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Deadman Wall
 
Topography: Steep sloping rocky substrate consisting of an extensive field of rocks and small boulders interspersed with some sheer walls and overhangs. 

San Juan Islands marine life rating: 3.5

San Juan Islands structure rating: 3.5

Diving depth:
80-110 feet

Highlight:
Back-drop of brilliant orange burrowing sea cucumbers and ostrich-plume hydroids provide a colorful habitat for a great variety of nudibranchs, rockfish, sculpins, and greenlings and a dense population of invertebrates.

Skill level:
Intermediate when done on a mild ebb

GPS coordinates:

Access by boat:
Deadman Island is located on the eastern side of the San Juan Channel area, just northwest of Long Island.  The wall is on the south side of the small island.

Shore access:
None

Dive profile: 
I have not dived this site extensively, but will probably dive here more as it is a good ebb dive in San Juan Channel to compliment incredible the Whale Rocks and Long Island dive sites, which are flood or slack dives.  The southern side of the island descends quickly to depths well beyond recreational diving limits, but most of the substrate is not sheer.  Although there are some very nice walls in places, much of the substrate consists of a steeply sloping rock and boulder fields.  Most of the walls I encounter are on the western half of the south side of the island.  The walls vary in size and depth, but seem to start below the 50 foot mark.  Some of the walls are only 3 or 4 feet tall, while others are over 20 feet in height.  It is around these walls that more fish seem to aggregate. 

Kelp lines much of the shoreline at this site, making for an interesting safety stop and some great photography when the water quality at the surface is good.

As with all San Juan Island diving, I run a live boat when diving here due to the intense currents nearby.  This is one site that could potentially be done with an anchored boat, but I prefer to error on the side of caution. 

My preferred gas mix:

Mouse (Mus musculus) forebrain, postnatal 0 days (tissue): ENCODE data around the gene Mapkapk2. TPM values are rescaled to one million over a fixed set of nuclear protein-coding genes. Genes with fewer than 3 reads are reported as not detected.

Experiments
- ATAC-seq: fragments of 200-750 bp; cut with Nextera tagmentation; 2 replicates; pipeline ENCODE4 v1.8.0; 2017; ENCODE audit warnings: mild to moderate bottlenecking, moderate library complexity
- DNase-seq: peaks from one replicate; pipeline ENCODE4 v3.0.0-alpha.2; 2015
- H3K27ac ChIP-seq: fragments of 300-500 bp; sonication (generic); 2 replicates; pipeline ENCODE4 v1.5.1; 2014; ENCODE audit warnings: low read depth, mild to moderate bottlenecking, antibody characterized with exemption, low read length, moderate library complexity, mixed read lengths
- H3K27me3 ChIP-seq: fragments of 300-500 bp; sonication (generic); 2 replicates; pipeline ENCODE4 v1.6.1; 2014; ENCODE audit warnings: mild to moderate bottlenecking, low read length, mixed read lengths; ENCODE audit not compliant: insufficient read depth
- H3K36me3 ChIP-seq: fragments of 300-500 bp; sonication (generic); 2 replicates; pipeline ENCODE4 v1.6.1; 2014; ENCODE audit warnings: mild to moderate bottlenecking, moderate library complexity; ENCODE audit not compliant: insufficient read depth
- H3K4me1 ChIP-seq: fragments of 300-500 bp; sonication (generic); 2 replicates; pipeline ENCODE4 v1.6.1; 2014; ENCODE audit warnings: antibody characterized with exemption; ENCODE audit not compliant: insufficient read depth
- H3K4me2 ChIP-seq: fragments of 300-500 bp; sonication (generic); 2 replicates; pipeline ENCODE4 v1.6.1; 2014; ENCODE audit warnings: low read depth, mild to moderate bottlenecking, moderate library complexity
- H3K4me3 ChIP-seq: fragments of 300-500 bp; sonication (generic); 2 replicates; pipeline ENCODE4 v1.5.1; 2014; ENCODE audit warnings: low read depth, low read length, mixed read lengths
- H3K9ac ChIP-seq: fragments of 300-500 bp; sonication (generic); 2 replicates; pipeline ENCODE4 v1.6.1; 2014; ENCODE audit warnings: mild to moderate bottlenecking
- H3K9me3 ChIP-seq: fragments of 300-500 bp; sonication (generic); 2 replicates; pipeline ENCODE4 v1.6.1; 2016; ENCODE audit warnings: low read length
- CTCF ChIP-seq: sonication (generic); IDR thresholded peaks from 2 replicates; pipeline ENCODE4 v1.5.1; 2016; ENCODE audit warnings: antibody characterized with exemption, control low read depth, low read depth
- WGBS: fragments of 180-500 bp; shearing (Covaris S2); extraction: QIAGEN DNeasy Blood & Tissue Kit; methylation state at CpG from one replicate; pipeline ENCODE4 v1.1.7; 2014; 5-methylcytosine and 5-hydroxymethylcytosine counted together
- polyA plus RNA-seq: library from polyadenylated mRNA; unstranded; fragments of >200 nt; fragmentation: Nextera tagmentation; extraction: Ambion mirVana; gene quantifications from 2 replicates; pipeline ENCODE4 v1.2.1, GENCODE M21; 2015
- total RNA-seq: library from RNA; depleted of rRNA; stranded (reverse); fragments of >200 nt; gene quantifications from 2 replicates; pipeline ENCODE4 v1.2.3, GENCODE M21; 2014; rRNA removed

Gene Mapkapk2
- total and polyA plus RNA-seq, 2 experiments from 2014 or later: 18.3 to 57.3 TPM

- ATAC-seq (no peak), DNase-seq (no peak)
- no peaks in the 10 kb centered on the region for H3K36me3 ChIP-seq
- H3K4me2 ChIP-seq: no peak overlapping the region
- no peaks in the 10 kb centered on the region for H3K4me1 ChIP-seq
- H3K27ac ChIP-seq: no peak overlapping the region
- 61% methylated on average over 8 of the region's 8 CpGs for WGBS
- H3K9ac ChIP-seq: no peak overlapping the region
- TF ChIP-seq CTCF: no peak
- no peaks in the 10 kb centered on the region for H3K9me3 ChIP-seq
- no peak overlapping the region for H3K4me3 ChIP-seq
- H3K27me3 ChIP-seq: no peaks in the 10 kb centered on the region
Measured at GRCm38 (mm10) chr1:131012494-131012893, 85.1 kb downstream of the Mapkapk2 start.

EAN 32

Current observations:

Current Station: San Juan Channel (south entrance) 

Noted Slack Corrections: None

This is definitely an ebb dive, and I have only dived this site on ebbs of 2.0 knots or less (San Juan Channel, south entrance).  On the ebb, the current literally rips to the south by the western end of this island, so I am careful not to venture too far to the west along this wall.  The western end of Deadman Island  juts out into the raging ebbing current to create a back-eddy, so there can be light currents along the wall that generally pushing gently to the west.  This back eddy may be more intense on larger tidal exchanges.

On the flood, the current hits this wall directly and can cause major upwellings and heavy current to the west along the island.  It is this current that feeds the dense invertebrate life at this site, but creates a dangerous situation for divers in the water. 

Hazards:

Current: Strong current on flooding tides with upwellings and possible downwellings.  Extremely strong currents off the west end of the island on ebbs.

Depth:  Generally I dive to about 100-110 feet at this site, however the aggressive slops and small walls at this site drop well below recreational diving limits.

Wind:  Although this site is somewhat protected as it is tucked in closely to the channel, a south wind or swell can effect this site.

Boat launches:

Cornet Bay.  Approximately 16 miles from the dive site. This park offers a good boat launch with docks, and restroom facilities.  Note that a Discovery Pass is required to use this launch.

Marine life:
A dense carpet of brilliant orange burrowing sea cucumbers provides a colorful backdrop for this site.  As with many San Juan sites, giant red and purple sea urchins also abound, and a host of different coralline algae add yet more purple to this already colorful seascape.
 
What I really like about this site is the variety of nudibranchs and the descent fish populations.  Huge sea lemons, heathís dorids, San Diego dorids, variable nudibranchs, Dallís diamondback nudibranchs, orange spotted nudibranchs, three-lined aeolids,  and Ohderís dorid all thrive here, just to name a few. 

Fish wise, hundreds of Puget Sound rockfish use the boulder fields as cover and can be find hiding in or hovering close to the rubble.  Some black and yellowtail rockfish can also be seen near the walls, and can copper and quillback rockfish.  Although the kelp greenling are plentiful, the lingcod I have found at this site have been very small.  Sculpins of all sizes are in abundance as well, from great sculpins, to colorful longfin sculpins, to tiny sculpins that are hard to identify.  A careful eye will spy a mosshead warbonnet or longfin gunnel hiding amongst the dense collection of invertebrates.

Anemone population are more limited at this site compared to Long Island and Whale Rocks, although you can find the occasional crimson anemone and seemingly ever present plumose anemones.  There are also Puget Sound king crabs at this site, along with a host of small spider crabs.

This is one of those sites where it is just fun to poke around and see what you can find.  If you are a photographer, this is a great macro lens dive site.


Purple Rington Snail
Longfin Sculpin
Variable Dorid
Northern Staghorn Bryozoan
Underwater imagery from this site
Scalyhead Sculpin
Mosshead Warbonnet
Ses Lemon Nudibranch